Recently a story has been circulating in the US press and it has become a controversy.
According to the story, using the e-cigs can make you more prone to coughs and colds. When I first read it, I wrinkled my nose up and dismissed it as a guff or nonsense.
The British Press turned the story into another screaming King Kong of a headline with emphasis to make sure you don’t miss the point.
The Daily Mail stated that suing e-cigarettes are NOT a safe alternative to smoking. According to studies, chemicals used by the e-cig harms the lungs and weaken the immune system.
“Scientists found their immune responses to bacterial and viral infections were weakened to such an extent that some mice died”
E-cigarettes and tobacco generates similar toxic chemicals that may harm the lungs and immune system, scientists claim.
The report is not from Japan or anywhere exotic, it’s not from desperate scientists’ research, this time it’s from the respectful John Hopkins University.
So you would think it was Kosher …
But it isn’t.
Sorry to say but you must stop using e-cig for a while and read this not to put out to scare people away from vaping.
There was no comparison with smoking and a two week study? Is that long enough? What about the group not exposed to vapour but to flu? Did any of them die?
Tom Pruen at ECITA has written something about this study that is very illuminating.
He writes: There are two flaws in their procedure that makes the result meaningless for human exposure. The first of these appears to be purposive.
They meant to do it with little mice too.
They battered the mice with a large amount of vapour enough to knock out an elephant.
(That’s my analogy)
They exposed the mice which weighs about 40g each with a same amount of vapour equal to an adult consumption of likely 70Kg – 80 Kg in weight – an increase of 2000 times in exposure. The exposure was in the whole body.
The next mistake was how they battered the mice with a machine that produces the vapour and let the cartomisers dry burn … yes they certainly did battered those poor mice.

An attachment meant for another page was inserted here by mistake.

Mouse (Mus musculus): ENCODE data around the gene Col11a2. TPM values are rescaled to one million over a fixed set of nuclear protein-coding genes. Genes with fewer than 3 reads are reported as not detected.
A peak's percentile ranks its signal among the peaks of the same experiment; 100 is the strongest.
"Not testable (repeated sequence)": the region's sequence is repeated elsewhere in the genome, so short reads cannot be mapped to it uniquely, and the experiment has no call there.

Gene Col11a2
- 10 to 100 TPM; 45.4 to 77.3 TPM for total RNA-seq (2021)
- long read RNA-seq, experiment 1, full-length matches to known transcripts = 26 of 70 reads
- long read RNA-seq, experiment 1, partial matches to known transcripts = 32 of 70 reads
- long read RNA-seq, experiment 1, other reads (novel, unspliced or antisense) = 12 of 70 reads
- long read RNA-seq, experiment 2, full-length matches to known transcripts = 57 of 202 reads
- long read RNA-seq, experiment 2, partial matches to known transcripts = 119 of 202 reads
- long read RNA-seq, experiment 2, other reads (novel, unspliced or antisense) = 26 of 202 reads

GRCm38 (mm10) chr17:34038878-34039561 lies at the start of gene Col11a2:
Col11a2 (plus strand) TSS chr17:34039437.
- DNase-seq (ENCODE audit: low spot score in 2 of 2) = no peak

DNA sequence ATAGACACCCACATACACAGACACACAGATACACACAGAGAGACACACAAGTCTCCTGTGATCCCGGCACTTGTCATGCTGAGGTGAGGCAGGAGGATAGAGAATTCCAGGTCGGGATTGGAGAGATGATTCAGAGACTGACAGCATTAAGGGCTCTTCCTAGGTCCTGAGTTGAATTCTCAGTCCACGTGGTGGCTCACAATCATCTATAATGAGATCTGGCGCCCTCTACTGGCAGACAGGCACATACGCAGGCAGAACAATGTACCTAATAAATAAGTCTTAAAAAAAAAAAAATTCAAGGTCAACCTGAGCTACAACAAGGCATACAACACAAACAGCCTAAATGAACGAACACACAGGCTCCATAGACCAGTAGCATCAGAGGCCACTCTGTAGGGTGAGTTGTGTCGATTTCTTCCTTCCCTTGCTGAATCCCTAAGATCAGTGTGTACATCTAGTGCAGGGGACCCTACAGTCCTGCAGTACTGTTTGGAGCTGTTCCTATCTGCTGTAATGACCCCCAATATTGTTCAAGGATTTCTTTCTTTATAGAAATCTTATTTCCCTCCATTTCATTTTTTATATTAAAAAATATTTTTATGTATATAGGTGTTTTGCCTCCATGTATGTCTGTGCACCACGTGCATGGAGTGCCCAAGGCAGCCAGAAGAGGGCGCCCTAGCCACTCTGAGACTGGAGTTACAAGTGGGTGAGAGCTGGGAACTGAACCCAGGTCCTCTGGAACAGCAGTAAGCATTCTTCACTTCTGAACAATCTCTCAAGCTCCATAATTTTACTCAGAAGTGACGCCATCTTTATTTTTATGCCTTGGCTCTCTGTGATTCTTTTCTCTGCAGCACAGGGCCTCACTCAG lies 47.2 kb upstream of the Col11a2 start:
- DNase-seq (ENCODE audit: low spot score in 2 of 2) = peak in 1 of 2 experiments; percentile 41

Tom writes: Each cartomiser produces 1 puff per minute for 90 minutes, twice a day which totals 180 puffs per day. This shows the actual lifespan of a cartomiser that is one day. However, when a cartomiser starts to run dry, there is a decrease in flavor and in the palatability of the vapour that is not always represented in a drop vapour output.
The aftermath of this is that, as they exposed the mice to the same dose of a human (about 2000 times scale increase), they also exposed them to revelatory amounts of thermal degradation products produced by empty cartomisers. Despite this, many of the mice survived but were infected by respiratory diseases. It is not a surprise that the mice did not survive in fighting off these infections after being abused.
In order to add a bit of balance to the article, the Daily Mail acknowledged at the end of their piece that, “Although its 100 times lower than cigarette smoke, it still has a high number of free radicals that can possibly damage cells.’
Note the word possibly – I could ‘possibly’ be the next Queen of England.
Though it is highly unlikely.
But perhaps the scariest line for some is this one: E-cigarette sales in the US are expected to overtake sales of cigarettes in the next 10 years.
But this might be the scariest line for some:Cigarette sales in the US is expected to be overhauled by E-cigaratte sales in the next 10 years.
Read the ECITA post in full here: http://www.ecita.org.uk/ecita-blog/new-study-mice-shows-remarkably-little-acute-toxicity-despite-major-methodology-problems